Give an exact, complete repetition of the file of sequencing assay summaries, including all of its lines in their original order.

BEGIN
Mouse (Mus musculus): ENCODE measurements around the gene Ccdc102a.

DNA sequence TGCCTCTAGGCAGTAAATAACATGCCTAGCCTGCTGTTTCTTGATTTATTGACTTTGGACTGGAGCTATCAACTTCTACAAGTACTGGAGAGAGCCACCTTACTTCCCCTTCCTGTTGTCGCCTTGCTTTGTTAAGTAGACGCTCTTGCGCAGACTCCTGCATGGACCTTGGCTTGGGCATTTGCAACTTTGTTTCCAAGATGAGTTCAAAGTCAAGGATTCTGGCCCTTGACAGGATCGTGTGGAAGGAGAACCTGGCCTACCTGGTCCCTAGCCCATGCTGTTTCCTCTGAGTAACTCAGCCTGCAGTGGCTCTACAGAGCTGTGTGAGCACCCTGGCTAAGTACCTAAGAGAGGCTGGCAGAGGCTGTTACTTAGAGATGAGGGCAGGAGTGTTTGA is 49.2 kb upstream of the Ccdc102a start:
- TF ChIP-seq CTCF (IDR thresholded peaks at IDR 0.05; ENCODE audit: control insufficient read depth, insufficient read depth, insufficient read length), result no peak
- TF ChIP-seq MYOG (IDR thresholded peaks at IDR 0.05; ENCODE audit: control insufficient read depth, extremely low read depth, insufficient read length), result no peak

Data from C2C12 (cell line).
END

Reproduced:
Mouse (Mus musculus): ENCODE measurements around the gene Ccdc102a.

DNA sequence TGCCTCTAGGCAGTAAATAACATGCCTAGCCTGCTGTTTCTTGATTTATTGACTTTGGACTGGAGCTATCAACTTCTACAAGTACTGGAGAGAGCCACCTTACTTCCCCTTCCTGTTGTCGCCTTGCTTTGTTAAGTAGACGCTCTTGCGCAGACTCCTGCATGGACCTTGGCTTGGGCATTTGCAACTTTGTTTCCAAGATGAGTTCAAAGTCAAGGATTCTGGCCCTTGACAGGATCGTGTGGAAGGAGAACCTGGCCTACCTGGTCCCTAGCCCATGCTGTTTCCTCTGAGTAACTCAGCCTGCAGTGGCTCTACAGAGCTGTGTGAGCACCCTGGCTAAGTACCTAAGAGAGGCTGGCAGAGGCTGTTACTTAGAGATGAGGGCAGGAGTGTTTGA is 49.2 kb upstream of the Ccdc102a start:
- TF ChIP-seq CTCF (IDR thresholded peaks at IDR 0.05; ENCODE audit: control insufficient read depth, insufficient read depth, insufficient read length), result no peak
- TF ChIP-seq MYOG (IDR thresholded peaks at IDR 0.05; ENCODE audit: control insufficient read depth, extremely low read depth, insufficient read length), result no peak

Data from C2C12 (cell line).